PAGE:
It seems the New Madrid seismic zone does not respect holiday weekends. While the region was enjoying a well deserved three day holiday a light earthquake occurred to stir things up. The location of the quake was 5 miles west north west(5km) of Tiptonville, Tennessee and the magnitude was 2.9. The depth of the quake was 4 miles(7km) For more information please go to Tiptonville Earthquake.
Sometimes in doing
unrelated research you will find things for which you were originally
looking.My wife and I have been doing
genealogical research on poorly documented Memphians of the 19th
Century, buried in the many cemeteries of the city.Each of these individuals had a fascinating story
that gave a depth to the region’s history. Buried and forgotten, some with
surviving monuments, and at other times their memorials were swept away by the
tide of progress. Mary Moran uncovered this gem of New Madrid history with a
Memphis connection. (Thanks, Mary!)
Cemetery, one of the earliest burial grounds in the city in existence from the
1830’s until its conversion to a city park in the 1930’s,was one of these old
city cemeteries. Numerous pioneer Memphians, both famous and anonymous, were
buried there. Catherine Whittier’s passing, (age 74 in 1870), was noted by the Old Folks at Home, an organization of
history-minded Memphians consisting of elderly Memphians and others interested
in the city’s history.Their preservation
of old records and other efforts ensured the early history of the city was not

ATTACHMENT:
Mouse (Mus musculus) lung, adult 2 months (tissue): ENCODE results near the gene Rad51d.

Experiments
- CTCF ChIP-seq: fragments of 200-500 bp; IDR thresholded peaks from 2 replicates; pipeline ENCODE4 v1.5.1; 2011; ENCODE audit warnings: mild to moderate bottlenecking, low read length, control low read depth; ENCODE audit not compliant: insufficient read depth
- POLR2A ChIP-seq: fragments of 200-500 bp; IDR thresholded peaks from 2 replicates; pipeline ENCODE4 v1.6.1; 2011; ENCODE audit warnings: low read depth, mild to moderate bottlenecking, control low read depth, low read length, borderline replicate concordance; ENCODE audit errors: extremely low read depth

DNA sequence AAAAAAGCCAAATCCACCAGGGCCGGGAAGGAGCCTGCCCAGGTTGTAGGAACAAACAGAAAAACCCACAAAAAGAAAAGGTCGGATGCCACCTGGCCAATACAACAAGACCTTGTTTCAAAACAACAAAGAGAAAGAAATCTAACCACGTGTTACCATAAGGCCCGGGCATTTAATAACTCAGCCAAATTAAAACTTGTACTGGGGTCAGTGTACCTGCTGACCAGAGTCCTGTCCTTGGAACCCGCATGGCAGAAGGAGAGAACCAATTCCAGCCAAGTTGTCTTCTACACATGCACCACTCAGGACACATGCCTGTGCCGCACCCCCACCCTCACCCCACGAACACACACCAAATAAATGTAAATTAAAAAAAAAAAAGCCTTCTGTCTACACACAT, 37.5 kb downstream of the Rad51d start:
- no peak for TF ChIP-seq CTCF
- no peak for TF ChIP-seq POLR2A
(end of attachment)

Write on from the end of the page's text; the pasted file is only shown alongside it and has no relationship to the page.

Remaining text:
forgotten. Their article in the September 1870 Memphis Daily Appeal, took note
of Ms. Whittier’s death.
Here is a portion of that article:
the members of the Old Folks at Home who have died during that brief period,
the record is unusually crowded, and I regret that time will not permit an enlargement
upon their useful lives, for I must be brief.
Catherine Whittier, who died at her residence in the city on the 21st of April
last, was born in Kentucky in 1796. She was therefore seventy-four years old.
She came to Shelby County in 1811, she and her husband settling six miles above
the city, on the place known in the annals of the late war as Fort Harris.
was fifteen years old when her father, with his family, launched out on the then
uncertain waters of the Mississippi on a flat boat. There were no burning steamers
or exploding boilers at that time to make the passengers on those rude crafts
uneasy. Yet Mrs. Whittier witnessed one of the most terrible and dangerous scenes
known to river navigation, one that she often related and never forgot.
earthquakes at New Madrid bend were hourly occurring, and when opposite that
locality, from the deck of the primitive boat, she saw the rapid current of the
Mississippi suddenly change its course and run with lightning speed up streams,
accompanied by a sound like the most terrific thunder, and diversified by occasional
maelstroms, as though the bottom of the river had sunk in places to an unknown
depth. The scene was terribly grand, and yet the frail craft weathered out the
peril and landed the girl of fifteen on our shores, to live a useful, long and honorable
life, leaving a son in the county and some grandchildren.”
This account, though years after the fact, is quite
accurate. The year of the earthquake is noted as 1811 even though there were 3
separate earthquakes spanning the 1811-1812 period.Her memory of the event correlates with the
February 7, 1812 earthquake as it was experienced at New Madrid when the fault
ruptured. It is quite a riveting tale from quite an unexpected source.